He believed God’s angel when he was told that Mary was in fact impregnated by the power of God and would save his people—a message that contained, in fact, two unbelievable propositions: that Mary had supernaturally conceived and that this child would save his people . . . who had needed saving for centuries.

He went on believing ever after. He raised Jesus, with Mary, so that Jesus would actually come to believe the angelic, and preposterous, messages given to his parents. He raised Jesus so that Jesus could know even at twelve who his Father was (Luke 2:49) and could embark at thirty with confidence on his Israel-saving, world-changing mission.

Joseph believed (back when Jesus was a tiny boy) even when an angel told him to get up quickly, leave everything behind, and flee to Egypt ahead of Herod’s murderous soldiers—only to believe an angel a couple of years later when the “all clear” signal came to return (Matt. 2).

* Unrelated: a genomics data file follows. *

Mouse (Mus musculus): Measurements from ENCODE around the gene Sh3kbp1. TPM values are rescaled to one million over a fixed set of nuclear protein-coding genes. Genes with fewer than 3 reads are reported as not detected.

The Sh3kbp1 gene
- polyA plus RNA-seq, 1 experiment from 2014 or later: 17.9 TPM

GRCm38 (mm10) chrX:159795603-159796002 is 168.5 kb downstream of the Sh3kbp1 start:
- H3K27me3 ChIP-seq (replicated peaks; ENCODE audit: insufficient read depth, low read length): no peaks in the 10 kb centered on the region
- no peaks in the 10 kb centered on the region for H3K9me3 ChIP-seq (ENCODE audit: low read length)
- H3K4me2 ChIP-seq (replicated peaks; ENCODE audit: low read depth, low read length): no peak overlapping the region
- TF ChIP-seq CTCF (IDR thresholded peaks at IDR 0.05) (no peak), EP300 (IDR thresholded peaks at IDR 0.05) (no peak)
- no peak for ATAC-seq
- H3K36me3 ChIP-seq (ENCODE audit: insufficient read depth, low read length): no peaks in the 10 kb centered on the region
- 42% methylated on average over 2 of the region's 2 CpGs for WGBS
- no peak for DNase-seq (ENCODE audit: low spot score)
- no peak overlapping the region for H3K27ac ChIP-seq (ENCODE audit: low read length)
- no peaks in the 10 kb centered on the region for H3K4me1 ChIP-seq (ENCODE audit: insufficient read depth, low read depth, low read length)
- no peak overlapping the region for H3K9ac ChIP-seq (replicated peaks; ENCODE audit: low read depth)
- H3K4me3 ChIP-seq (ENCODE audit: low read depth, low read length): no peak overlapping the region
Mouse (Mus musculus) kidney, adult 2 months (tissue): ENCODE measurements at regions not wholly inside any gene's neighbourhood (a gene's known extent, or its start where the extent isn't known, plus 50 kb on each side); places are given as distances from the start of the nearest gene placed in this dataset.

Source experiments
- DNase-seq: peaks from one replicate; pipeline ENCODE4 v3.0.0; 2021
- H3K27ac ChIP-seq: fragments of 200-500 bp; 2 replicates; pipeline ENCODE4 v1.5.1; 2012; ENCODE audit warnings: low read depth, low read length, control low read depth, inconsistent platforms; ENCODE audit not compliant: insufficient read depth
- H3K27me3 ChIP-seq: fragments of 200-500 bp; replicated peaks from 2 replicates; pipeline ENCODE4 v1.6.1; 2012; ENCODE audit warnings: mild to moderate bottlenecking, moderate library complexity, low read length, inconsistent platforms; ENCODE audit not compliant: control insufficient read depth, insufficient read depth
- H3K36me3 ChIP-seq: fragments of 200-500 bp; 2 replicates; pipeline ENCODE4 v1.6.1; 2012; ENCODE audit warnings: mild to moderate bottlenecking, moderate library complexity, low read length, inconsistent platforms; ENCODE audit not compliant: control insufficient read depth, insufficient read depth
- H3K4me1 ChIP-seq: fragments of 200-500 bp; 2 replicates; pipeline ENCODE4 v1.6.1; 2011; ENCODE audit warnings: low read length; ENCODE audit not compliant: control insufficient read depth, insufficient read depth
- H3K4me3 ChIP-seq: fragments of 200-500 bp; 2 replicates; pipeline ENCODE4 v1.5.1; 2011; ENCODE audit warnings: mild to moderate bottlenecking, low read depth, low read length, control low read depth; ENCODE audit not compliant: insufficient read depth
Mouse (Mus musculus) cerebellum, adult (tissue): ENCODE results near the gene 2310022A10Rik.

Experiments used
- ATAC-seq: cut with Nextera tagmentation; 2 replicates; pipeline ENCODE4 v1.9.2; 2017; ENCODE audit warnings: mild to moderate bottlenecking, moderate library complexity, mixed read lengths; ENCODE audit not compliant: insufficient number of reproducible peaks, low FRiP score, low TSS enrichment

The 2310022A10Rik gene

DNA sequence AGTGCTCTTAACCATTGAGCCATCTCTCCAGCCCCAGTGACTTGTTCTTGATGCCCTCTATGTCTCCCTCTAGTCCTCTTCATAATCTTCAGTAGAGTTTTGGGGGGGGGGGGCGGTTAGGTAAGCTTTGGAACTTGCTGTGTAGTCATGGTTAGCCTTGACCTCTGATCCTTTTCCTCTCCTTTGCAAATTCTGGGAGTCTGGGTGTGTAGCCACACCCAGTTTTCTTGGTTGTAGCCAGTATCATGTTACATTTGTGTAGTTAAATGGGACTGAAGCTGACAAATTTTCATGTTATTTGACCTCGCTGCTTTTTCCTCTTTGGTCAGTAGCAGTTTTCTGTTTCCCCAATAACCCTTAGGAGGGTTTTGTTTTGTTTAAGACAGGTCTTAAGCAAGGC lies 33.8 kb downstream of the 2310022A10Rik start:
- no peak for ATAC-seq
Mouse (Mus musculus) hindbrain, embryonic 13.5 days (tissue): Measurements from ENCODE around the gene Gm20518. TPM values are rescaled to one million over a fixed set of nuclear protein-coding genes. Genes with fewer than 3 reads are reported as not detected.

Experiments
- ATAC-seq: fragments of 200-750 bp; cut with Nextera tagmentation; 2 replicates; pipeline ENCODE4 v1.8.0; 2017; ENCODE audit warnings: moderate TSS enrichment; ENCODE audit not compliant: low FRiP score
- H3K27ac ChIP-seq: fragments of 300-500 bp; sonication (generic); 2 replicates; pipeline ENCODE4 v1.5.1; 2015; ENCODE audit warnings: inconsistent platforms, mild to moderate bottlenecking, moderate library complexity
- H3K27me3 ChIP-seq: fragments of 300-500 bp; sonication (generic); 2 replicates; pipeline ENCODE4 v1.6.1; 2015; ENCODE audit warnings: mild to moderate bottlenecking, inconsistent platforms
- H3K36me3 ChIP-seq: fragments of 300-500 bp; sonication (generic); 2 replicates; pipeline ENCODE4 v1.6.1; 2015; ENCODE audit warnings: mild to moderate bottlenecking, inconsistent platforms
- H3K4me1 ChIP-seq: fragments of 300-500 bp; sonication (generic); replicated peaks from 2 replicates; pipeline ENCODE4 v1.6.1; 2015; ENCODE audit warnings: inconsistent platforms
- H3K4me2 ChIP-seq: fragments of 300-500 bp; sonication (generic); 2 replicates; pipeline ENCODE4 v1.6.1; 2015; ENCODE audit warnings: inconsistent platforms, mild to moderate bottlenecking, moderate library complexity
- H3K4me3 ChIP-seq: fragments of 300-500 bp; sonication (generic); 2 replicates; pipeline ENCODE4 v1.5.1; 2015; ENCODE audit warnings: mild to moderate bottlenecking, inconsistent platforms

Otherwise, Joseph went about his business, making a home and raising a family with Mary, and passing from the scene before Jesus emerged onto the centre stage of his public ministry.

Today, then, is a festival of the ordinary person, a person whose virtue and faith, carved and pressed into shape by the Spirit of God over hours, days, and years is such that when something utterly extraordinary is extraordinarily asked of him, he responds with trustful obedience. This is a person who has attended to God and God’s Word so assiduously in the regularities of synagogue, workshop, and private life that when God’s Word comes to him so irregularly, he recognizes God’s voice and does exactly what he is told.

How many of us would respond to such extraordinary divine messages as Joseph did?

How many of us respond to the ordinary, daily Words of God that have already come to us, that keep coming to us, as Joseph did?

The Temptation of Christ—and His Subsequent Prayer

As the Lenten season has begun, we recall the Temptation of Jesus and his successful withstanding of the Devil’s worst. A few thoughts occur: